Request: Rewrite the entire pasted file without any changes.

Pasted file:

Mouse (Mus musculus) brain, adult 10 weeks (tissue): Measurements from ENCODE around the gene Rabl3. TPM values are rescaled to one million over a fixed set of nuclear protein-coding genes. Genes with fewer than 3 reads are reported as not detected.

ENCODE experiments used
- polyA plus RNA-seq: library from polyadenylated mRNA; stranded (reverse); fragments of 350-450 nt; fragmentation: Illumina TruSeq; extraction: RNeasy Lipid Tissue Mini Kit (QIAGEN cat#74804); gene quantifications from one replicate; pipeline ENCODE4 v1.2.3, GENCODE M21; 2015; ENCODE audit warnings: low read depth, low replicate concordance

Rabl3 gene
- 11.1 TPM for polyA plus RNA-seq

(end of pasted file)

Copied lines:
Mouse (Mus musculus) brain, adult 10 weeks (tissue): Measurements from ENCODE around the gene Rabl3. TPM values are rescaled to one million over a fixed set of nuclear protein-coding genes. Genes with fewer than 3 reads are reported as not detected.

ENCODE experiments used
- polyA plus RNA-seq: library from polyadenylated mRNA; stranded (reverse); fragments of 350-450 nt; fragmentation: Illumina TruSeq; extraction: RNeasy Lipid Tissue Mini Kit (QIAGEN cat#74804); gene quantifications from one replicate; pipeline ENCODE4 v1.2.3, GENCODE M21; 2015; ENCODE audit warnings: low read depth, low replicate concordance

Rabl3 gene
- 11.1 TPM for polyA plus RNA-seq